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MFA Industrial Design Student PARKER IVES Interviewed by WantedDesign

October 11, 2018

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MFA in Industrial Design student Parker Ives was featured in WantedDesign. He is one of two young American design talents to be selected by Domaine de Boisbuchet for a week of experimental work with renowned designers, architects and artists.

Domaine de Boisbuchet is a unique, off-the-wall design destination situated on the French countryside. For more than 20 years, Boisbuchet organizes a series of interdisciplinary summer workshops where students and professionals from all over the world come together for a week of experimental work with renowned designers, architects and artists. For the second year, WantedDesign partnered with Domaine de Boisbuchet and French Airline XL Airways to offer US design students the opportunity to take part in a Boisbuchet’s Summer Workshop.

Parker Ives, current student at Oregon College of Art and Craft, was the first to be selected. He chose to attend the workshop led by British–Canadian designer Philippe Malouin, which focused on designing a simple object and producing it locally at Boisbuchet. The selected objects will be part of Boisbuchet’s inaugural product line which will be subsequently sold on the Boisbuchet website.

WantedDesign: Can you give us a quick background about yourself and your path until now?
Parker: I am currently pursuing my MFA in Industrial Design at Oregon College of Art and Craft in Portland, OR. I have always had an interest in making things but didn’t really discover design until high school where I gained experience in 3D printing and computer–aided design. I received my BA at The College of Charleston in studio art concentrating in sculpture. Even throughout my arts degree, I had a habit of wanting to make functional objects and after a while of being out of college I chose to pursue my masters and strengthen myself as a designer by attending OCAC where I’ve really been able to explore and experiment in design with different materials and processes while working to establish my thesis."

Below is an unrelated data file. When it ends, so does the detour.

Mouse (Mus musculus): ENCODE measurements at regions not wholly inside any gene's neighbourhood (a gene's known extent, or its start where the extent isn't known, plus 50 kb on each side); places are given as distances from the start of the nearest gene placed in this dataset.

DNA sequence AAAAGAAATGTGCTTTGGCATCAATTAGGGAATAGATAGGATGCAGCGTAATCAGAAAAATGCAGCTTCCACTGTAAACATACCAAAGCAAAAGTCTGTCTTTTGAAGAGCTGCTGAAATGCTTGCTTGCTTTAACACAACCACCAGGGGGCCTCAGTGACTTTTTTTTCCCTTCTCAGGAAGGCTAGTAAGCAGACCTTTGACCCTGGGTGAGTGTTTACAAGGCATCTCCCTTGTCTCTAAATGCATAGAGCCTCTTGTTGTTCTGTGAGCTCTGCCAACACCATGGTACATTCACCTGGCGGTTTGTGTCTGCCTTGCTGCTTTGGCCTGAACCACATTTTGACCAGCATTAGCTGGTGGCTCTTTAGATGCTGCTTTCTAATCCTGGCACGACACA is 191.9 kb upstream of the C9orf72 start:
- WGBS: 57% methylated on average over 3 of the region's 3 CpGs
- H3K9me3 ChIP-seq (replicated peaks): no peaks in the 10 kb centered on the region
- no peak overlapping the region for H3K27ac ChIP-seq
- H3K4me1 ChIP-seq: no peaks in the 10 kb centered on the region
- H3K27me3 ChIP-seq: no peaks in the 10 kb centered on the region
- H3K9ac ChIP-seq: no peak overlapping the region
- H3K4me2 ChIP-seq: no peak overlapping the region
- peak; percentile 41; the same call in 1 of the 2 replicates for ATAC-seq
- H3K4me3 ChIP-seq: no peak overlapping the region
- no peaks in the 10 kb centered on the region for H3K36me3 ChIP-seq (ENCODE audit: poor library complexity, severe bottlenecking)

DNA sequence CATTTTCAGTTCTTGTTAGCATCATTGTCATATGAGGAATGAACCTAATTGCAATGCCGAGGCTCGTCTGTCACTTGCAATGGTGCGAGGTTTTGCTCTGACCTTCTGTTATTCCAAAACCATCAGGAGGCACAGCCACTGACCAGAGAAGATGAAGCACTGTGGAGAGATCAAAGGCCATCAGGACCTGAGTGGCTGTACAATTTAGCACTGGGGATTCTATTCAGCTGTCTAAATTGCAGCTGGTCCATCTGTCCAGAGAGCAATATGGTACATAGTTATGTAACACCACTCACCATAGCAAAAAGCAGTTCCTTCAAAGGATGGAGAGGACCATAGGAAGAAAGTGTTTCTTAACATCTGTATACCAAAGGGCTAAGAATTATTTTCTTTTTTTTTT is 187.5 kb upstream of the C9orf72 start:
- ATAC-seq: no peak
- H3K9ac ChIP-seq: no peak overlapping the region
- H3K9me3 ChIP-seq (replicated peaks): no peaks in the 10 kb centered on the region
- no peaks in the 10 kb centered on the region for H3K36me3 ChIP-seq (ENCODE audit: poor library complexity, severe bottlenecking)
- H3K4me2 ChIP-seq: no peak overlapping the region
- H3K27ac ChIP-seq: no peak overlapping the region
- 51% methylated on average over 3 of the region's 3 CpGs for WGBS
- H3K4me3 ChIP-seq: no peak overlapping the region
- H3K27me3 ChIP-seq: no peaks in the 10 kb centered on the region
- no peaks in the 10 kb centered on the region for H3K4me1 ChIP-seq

Why did you apply to the Boisbuchet + WantedDesign contest and what was your expectation in going there?
I discovered the contest while looking to attend WantedDesign in the spring. After reading more into Boisbuchet, I knew that it was a place that I wanted the opportunity to attend and applied. I saw it as an experience that I wouldn’t be able to find elsewhere and the artist and designers that were leading the workshops are at points in their careers that I hope to be some day.

Going there, I was looking forward to interacting with and learning from designers from all over the world and to grow as a designer. I have a strong interest in materials and process and I felt that my experience there would be valuable in learning of new processes as well as pushing me explore a singular process and material given the time frame of the workshop.

Can you describe in few lines the workshop you were part of? The setup, the process, and the project you achieved?
The workshop “Mass Production” was led by Philippe Malouin and was an exercise in the design process that went from pitching a concept to the finished product, packaging, and branding using sand cast aluminum to develop a line of functional and simple products. In my group, we worked together to come up with four concepts to pitch and ended up having a candle holder designed from a stone found at Boisbuchet chosen as the product for us to produce. We then finalized the design and went forward with casting our product in aluminum while also working to complete packaging and branding for the product line as a group. At the end of the week we were able to present a line of seven different objects, all designed and produced at Boisbuchet.

What inspired you the most there?
The sense of community created after only a week was inspiring and really made the experience one that I will never forget.

What is your dream project or career?
I am dedicated to the dream of directing a studio that uses traditional materials in new ways though new techniques to create interesting, beautiful, and useful products. Before then, I would love to work with other designers that are exploring new techniques with unique materials.